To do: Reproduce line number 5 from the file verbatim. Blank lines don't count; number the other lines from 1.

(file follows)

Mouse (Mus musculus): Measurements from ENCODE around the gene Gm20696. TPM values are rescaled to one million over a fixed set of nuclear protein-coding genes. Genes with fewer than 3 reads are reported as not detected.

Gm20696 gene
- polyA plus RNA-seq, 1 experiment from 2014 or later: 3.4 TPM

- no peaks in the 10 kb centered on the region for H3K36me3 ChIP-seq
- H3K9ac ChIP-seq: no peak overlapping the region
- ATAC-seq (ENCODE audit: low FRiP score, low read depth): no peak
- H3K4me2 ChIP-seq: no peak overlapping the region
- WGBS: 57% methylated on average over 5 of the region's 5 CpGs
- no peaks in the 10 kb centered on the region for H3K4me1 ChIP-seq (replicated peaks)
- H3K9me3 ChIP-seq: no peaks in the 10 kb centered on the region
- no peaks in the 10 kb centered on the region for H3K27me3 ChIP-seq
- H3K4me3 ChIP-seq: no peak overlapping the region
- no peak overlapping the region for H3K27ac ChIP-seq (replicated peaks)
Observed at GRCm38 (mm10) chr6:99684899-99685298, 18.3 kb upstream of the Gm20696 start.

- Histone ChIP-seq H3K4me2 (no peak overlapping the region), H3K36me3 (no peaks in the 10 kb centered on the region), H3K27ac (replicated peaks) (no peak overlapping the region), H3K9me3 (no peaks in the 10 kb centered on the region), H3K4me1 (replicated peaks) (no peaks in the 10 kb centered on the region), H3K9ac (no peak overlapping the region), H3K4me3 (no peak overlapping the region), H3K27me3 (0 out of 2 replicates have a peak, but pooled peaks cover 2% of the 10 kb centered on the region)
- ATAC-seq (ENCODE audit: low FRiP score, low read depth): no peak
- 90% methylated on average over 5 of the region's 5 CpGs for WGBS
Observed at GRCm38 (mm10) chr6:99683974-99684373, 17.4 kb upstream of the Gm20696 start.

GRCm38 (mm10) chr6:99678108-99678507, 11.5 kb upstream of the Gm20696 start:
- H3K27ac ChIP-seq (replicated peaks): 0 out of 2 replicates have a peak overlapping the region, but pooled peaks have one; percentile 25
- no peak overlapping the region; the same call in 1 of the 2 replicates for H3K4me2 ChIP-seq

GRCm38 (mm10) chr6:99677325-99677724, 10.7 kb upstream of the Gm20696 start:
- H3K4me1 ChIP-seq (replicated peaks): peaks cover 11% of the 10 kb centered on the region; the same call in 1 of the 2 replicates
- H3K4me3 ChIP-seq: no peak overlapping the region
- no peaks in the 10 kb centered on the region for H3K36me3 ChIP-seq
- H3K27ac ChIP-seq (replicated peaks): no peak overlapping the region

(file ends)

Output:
- H3K9ac ChIP-seq: no peak overlapping the region